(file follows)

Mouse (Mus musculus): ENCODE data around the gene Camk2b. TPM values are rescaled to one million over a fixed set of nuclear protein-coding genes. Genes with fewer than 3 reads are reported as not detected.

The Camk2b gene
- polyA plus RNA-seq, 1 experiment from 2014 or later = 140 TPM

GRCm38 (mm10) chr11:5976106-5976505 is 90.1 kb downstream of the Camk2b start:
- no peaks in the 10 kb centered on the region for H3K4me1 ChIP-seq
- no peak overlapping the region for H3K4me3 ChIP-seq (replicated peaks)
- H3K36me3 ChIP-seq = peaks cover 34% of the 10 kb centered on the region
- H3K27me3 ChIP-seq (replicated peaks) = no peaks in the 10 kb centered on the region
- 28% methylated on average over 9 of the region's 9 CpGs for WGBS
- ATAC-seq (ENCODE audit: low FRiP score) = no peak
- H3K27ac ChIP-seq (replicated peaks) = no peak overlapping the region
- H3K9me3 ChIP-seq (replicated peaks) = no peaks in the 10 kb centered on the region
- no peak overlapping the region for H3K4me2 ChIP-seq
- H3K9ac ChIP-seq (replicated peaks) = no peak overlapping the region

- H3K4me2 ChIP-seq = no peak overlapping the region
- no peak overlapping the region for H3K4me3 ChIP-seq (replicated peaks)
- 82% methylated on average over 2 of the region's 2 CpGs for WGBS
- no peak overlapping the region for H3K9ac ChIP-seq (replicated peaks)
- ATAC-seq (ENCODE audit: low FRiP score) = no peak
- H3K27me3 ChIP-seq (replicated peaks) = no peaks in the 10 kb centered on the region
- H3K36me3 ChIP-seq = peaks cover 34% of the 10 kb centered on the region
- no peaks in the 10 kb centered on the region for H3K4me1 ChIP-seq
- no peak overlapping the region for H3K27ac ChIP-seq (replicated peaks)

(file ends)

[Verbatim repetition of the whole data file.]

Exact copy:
Mouse (Mus musculus): ENCODE data around the gene Camk2b. TPM values are rescaled to one million over a fixed set of nuclear protein-coding genes. Genes with fewer than 3 reads are reported as not detected.

The Camk2b gene
- polyA plus RNA-seq, 1 experiment from 2014 or later = 140 TPM

GRCm38 (mm10) chr11:5976106-5976505 is 90.1 kb downstream of the Camk2b start:
- no peaks in the 10 kb centered on the region for H3K4me1 ChIP-seq
- no peak overlapping the region for H3K4me3 ChIP-seq (replicated peaks)
- H3K36me3 ChIP-seq = peaks cover 34% of the 10 kb centered on the region
- H3K27me3 ChIP-seq (replicated peaks) = no peaks in the 10 kb centered on the region
- 28% methylated on average over 9 of the region's 9 CpGs for WGBS
- ATAC-seq (ENCODE audit: low FRiP score) = no peak
- H3K27ac ChIP-seq (replicated peaks) = no peak overlapping the region
- H3K9me3 ChIP-seq (replicated peaks) = no peaks in the 10 kb centered on the region
- no peak overlapping the region for H3K4me2 ChIP-seq
- H3K9ac ChIP-seq (replicated peaks) = no peak overlapping the region

- H3K4me2 ChIP-seq = no peak overlapping the region
- no peak overlapping the region for H3K4me3 ChIP-seq (replicated peaks)
- 82% methylated on average over 2 of the region's 2 CpGs for WGBS
- no peak overlapping the region for H3K9ac ChIP-seq (replicated peaks)
- ATAC-seq (ENCODE audit: low FRiP score) = no peak
- H3K27me3 ChIP-seq (replicated peaks) = no peaks in the 10 kb centered on the region
- H3K36me3 ChIP-seq = peaks cover 34% of the 10 kb centered on the region
- no peaks in the 10 kb centered on the region for H3K4me1 ChIP-seq
- no peak overlapping the region for H3K27ac ChIP-seq (replicated peaks)